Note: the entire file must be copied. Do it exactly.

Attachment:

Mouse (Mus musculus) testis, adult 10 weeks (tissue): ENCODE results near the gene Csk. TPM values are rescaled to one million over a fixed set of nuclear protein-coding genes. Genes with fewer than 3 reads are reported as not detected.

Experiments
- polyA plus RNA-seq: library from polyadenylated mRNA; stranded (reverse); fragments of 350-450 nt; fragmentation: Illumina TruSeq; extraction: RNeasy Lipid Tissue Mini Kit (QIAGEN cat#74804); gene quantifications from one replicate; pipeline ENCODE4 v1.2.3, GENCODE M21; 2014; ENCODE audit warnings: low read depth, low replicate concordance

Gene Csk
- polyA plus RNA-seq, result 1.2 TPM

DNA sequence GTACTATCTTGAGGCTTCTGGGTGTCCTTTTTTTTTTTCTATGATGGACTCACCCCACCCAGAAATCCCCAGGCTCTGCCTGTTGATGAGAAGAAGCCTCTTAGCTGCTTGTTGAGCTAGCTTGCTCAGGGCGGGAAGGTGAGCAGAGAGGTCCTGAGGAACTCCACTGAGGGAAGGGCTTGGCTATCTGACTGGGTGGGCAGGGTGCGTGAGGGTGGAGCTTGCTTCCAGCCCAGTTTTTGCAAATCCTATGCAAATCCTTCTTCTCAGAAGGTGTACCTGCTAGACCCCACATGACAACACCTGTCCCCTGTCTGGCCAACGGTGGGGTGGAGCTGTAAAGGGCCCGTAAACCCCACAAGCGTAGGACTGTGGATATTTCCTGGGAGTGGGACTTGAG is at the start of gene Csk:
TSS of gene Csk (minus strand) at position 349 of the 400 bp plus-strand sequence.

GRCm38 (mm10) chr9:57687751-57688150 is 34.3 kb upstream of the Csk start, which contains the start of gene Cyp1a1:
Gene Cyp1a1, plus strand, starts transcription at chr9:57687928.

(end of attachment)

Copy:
Mouse (Mus musculus) testis, adult 10 weeks (tissue): ENCODE results near the gene Csk. TPM values are rescaled to one million over a fixed set of nuclear protein-coding genes. Genes with fewer than 3 reads are reported as not detected.

Experiments
- polyA plus RNA-seq: library from polyadenylated mRNA; stranded (reverse); fragments of 350-450 nt; fragmentation: Illumina TruSeq; extraction: RNeasy Lipid Tissue Mini Kit (QIAGEN cat#74804); gene quantifications from one replicate; pipeline ENCODE4 v1.2.3, GENCODE M21; 2014; ENCODE audit warnings: low read depth, low replicate concordance

Gene Csk
- polyA plus RNA-seq, result 1.2 TPM

DNA sequence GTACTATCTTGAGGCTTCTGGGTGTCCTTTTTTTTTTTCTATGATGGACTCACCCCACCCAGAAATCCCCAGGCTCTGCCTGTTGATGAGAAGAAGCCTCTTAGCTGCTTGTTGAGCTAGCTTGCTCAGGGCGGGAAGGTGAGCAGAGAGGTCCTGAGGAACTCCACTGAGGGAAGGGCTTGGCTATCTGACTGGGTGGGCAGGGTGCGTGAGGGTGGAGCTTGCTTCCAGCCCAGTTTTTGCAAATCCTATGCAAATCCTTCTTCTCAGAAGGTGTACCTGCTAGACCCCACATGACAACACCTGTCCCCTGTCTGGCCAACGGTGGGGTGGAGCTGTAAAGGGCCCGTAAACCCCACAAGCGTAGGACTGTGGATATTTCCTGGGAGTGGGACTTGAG is at the start of gene Csk:
TSS of gene Csk (minus strand) at position 349 of the 400 bp plus-strand sequence.

GRCm38 (mm10) chr9:57687751-57688150 is 34.3 kb upstream of the Csk start, which contains the start of gene Cyp1a1:
Gene Cyp1a1, plus strand, starts transcription at chr9:57687928.